I’ve had it with a wild rice pilaf, and over some polenta. A favorite autumn treat is to have it with a side of sliced apples sauteed in cinnamon. Nommmmmm. You can also cut up leftover loin as a Protein Building Block/Meal Prep for use later in the week – in salads, soups, grain & veggie bowls, or quesadillas.

Enjoy!

 

Roast Pork Tenderloin with Tarragon-Dijon Cream Sauce



Roast Pork Tenderloin with Tarragon-Dijon Cream Sauce

Ingredients

1 (1 lb) pork tenderloin

1 T avocado oil or ghee

1/2 cup chicken broth

1/2 cup half and half

2 T dijon mustard

1 T dried tarragon leaves

Instructions

1

Preheat oven to 400 degrees Fahrenheit.

2

Remove any “silver skin” (tough silvery sinew) from the tenderloin. It is common to have this on one side of the loin. Sprinkle the loin with salt. If package came with 2 loins, freeze the other for later use, or double the recipe if skillet room will allow.

3

Heat a deep-sided, oven-safe skillet on the range over high heat.

4

Swirl the oil or ghee around the pan and when shimmering, add the pork. Sear pork 2 minutes on all 4 sides, keeping the heat high and the oil distributed.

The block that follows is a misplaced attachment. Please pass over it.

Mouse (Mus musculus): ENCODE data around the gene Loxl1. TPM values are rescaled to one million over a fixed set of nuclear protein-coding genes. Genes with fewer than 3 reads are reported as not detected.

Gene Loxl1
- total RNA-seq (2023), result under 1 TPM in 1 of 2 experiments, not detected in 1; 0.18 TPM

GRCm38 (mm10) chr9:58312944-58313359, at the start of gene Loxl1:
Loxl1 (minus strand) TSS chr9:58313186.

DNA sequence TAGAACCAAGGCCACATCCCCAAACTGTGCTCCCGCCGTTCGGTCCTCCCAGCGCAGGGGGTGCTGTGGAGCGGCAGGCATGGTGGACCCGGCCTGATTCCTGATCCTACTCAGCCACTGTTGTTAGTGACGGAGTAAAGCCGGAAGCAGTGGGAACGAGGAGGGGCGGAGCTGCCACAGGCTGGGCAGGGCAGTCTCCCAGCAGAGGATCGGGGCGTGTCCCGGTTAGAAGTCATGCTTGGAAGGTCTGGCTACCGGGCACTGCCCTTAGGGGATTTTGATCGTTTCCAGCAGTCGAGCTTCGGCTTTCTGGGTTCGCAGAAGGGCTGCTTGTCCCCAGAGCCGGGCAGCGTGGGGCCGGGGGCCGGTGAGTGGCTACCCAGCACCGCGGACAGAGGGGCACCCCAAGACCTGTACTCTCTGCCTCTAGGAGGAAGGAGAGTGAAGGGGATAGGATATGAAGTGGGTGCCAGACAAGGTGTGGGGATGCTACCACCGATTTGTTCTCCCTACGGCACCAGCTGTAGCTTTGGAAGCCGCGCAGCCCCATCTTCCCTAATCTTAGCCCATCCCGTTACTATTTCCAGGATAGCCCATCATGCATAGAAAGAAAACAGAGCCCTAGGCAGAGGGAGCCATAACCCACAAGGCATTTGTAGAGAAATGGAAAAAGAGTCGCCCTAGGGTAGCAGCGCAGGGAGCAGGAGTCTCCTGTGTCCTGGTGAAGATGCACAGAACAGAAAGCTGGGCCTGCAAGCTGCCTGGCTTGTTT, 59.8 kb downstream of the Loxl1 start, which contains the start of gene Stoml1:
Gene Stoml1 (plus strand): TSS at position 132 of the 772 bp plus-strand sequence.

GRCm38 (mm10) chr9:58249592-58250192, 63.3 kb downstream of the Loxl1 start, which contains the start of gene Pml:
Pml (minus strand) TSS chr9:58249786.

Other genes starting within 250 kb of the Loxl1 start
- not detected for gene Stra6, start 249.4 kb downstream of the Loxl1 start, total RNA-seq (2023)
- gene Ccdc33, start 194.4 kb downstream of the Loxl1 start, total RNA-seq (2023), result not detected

5

Once seared, place the whole skillet with pork in oven, preferably with a meat thermometer inside the largest part of the loin. Roast uncovered for another 15-20 minutes, or until thermometer registers 140 degrees.

6

Remove skillet (remember to use hot pads to handle skillet from now onward) and place back on stove top. Remove pork from skillet, place on cutting board, tent with aluminum foil and let rest.

7

Meanwhile, turn heat to medium and deglaze the pan by adding the 1/2 cup of chicken broth. Scrape up any browned bits from the pan and simmer until liquid is reduced by half, about 5-6 minutes.

8

Turn heat to medium low and whisk in half and half, dijon and tarragon. Simmer very gently until thickened and fragrant, about 2-3 minutes, whisking consistently.

9

To Serve: Slice the tenderloin at an angle with large chef knife. Place on long narrow serving platter and drizzle sauce over top. Garnish with freshly ground black pepper, if desired, and serve immediately with side dishes of choice.

Nutrition Per Serving

Calories
240

Protein
31g

Carbs
1.3g

Fiber
0g

Fat
11g

Tags:

Dinner In Provence